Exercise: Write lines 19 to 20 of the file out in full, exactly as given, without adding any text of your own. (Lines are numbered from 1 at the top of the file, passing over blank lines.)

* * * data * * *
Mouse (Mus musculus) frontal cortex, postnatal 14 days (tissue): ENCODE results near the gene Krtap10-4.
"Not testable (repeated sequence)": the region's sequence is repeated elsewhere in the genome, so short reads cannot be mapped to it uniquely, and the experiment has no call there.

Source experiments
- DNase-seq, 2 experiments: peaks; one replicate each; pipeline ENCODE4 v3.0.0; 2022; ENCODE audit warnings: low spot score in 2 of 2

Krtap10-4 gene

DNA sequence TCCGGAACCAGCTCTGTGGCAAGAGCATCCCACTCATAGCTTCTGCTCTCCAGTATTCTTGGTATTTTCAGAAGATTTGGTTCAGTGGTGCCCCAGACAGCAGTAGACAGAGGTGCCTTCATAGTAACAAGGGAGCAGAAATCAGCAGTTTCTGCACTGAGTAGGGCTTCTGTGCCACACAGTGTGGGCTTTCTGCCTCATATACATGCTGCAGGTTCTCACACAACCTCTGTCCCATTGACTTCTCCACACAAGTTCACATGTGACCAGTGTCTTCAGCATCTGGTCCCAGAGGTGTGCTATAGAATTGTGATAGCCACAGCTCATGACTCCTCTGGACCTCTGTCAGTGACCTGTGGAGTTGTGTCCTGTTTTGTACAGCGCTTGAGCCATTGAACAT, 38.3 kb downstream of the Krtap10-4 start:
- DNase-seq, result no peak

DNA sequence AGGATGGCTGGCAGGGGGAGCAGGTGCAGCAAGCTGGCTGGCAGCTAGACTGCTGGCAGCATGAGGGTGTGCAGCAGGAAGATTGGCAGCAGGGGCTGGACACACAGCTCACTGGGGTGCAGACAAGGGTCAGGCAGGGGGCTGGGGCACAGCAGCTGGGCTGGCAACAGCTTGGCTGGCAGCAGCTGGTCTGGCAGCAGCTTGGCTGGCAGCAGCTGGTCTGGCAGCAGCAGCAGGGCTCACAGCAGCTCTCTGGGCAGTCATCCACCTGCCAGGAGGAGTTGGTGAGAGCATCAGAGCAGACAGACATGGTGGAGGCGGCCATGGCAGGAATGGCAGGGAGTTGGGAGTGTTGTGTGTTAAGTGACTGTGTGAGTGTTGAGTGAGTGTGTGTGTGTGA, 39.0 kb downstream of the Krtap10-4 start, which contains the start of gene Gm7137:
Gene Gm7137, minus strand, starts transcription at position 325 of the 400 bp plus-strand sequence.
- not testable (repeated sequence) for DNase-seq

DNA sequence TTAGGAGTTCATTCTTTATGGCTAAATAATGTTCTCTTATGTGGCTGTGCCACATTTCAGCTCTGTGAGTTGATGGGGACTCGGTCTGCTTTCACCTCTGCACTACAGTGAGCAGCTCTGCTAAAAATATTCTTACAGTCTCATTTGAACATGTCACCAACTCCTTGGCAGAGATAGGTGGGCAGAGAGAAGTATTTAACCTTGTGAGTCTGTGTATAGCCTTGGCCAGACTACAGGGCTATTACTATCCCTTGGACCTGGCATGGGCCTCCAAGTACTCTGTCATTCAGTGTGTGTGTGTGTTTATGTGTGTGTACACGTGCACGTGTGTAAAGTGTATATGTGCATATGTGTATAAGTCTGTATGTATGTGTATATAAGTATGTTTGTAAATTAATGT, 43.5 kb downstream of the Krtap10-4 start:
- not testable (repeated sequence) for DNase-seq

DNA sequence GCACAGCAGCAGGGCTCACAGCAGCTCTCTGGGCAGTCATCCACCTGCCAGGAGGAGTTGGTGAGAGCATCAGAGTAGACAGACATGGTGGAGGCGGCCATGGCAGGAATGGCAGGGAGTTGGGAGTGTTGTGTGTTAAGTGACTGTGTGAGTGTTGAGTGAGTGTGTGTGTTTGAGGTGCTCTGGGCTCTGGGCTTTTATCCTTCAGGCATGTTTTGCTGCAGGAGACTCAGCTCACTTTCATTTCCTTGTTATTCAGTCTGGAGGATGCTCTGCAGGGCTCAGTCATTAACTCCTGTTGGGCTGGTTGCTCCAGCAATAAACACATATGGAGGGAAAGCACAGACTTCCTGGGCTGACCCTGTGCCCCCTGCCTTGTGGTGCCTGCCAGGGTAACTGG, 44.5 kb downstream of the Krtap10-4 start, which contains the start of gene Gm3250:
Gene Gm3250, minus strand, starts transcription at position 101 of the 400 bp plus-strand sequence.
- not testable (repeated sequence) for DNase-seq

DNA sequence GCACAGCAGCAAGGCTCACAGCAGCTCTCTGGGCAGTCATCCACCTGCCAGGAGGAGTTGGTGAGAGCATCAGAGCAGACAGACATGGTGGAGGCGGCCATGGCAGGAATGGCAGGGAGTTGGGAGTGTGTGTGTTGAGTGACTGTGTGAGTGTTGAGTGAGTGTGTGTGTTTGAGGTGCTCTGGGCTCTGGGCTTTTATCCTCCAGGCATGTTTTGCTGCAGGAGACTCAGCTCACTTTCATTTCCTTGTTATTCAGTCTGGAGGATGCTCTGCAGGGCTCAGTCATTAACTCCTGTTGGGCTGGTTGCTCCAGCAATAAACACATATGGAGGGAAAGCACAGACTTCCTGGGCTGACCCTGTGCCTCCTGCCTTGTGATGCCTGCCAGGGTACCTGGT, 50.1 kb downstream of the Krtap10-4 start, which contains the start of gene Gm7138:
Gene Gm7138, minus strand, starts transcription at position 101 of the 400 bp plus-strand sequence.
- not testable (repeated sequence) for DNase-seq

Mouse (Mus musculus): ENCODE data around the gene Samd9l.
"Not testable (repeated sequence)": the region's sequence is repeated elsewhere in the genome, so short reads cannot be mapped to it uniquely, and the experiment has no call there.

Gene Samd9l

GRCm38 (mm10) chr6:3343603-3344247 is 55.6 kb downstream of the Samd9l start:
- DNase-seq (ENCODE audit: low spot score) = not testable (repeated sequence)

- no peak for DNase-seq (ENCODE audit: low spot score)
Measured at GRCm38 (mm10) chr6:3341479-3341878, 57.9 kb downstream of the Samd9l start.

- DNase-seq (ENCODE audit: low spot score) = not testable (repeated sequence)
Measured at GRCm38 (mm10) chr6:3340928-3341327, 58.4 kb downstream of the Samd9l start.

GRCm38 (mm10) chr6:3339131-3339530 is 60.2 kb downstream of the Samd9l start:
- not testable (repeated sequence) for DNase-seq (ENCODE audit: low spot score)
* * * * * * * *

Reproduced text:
Mouse (Mus musculus): ENCODE data around the gene Samd9l.
"Not testable (repeated sequence)": the region's sequence is repeated elsewhere in the genome, so short reads cannot be mapped to it uniquely, and the experiment has no call there.